Global conflict – trends examined to forecast drivers of unrest
15 March, 2011
Shifts in demographics, climate and economy will be amongst the main drivers of future conflict. Challenges include access to the ‘global commons’ of space, maritime and cyber, WMD proliferation and transnational crime.
Global conflict – future trends and challenges: towards 2030
Monday 28 February – Wednesday 2 March 2011 (WP1073)
Future opportunities include breakthroughs in alternative energy, increased access to the Arctic and greater collaboration with rising powers.
Current changes in the Middle East demonstrate that, whilst forecasting can be a risky and unreliable business, much can be learned from an examination of trends. Drivers will act at individual, state and international level; globalisation means that no country is immune from shocks. There was general agreement that the nature and sources of future conflict will be diverse. The balance of power is shifting with a rise in regional groupings, greater competition over resources and the emergence of non traditional actors such as corporates and non-state actors.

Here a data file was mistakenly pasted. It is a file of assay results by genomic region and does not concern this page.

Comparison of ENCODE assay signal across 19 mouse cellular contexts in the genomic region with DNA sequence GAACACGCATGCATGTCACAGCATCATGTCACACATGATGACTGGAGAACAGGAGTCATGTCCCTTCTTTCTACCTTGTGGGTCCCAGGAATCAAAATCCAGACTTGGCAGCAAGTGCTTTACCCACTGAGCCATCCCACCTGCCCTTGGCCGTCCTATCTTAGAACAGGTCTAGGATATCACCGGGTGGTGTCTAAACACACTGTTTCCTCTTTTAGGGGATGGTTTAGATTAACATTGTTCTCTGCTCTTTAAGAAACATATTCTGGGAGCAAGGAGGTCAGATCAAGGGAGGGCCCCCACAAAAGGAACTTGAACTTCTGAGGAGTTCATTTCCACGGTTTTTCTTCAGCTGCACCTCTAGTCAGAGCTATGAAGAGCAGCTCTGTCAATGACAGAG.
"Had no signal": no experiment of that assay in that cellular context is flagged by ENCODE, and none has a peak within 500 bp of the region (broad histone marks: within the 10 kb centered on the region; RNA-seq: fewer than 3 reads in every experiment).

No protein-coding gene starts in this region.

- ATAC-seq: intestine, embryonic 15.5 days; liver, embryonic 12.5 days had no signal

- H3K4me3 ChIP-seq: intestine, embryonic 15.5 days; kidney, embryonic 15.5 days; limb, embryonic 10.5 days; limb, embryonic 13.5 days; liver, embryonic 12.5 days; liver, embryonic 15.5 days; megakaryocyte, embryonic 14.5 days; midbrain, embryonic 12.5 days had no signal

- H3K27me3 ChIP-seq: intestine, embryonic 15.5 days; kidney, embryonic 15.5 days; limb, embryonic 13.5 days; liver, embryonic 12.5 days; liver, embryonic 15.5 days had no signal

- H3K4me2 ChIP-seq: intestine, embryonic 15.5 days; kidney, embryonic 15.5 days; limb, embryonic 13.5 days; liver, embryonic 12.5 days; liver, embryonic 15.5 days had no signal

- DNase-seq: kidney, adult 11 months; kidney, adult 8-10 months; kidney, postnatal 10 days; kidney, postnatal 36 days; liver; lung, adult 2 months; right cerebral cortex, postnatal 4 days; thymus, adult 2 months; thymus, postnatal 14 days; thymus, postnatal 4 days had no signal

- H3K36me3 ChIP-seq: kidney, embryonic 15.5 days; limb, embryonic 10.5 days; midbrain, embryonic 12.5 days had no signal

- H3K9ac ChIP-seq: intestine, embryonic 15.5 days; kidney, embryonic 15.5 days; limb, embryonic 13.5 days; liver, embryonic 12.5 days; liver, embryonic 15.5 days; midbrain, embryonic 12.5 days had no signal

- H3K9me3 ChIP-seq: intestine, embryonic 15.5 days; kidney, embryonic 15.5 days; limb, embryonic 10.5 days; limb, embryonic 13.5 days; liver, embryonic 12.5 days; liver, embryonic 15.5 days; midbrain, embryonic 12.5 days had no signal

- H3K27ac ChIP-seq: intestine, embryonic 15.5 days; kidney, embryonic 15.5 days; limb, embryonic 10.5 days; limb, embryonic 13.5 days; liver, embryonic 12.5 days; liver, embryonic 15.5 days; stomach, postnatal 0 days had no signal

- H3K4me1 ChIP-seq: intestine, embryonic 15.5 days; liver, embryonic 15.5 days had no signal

State legitimacy which includes security and justice is key to future stability and there is a pressing need for the international community to collaborate in addressing the needs of failed states. Existing international structures may no longer be the appropriate mechanisms and it is critical that future governance takes account of the changing nature of conflict and increasingly de-centralised powers.
Emerging global trends blog from Maleeha Lodhi, Special Adviser, International Affairs, Geo/Jang Group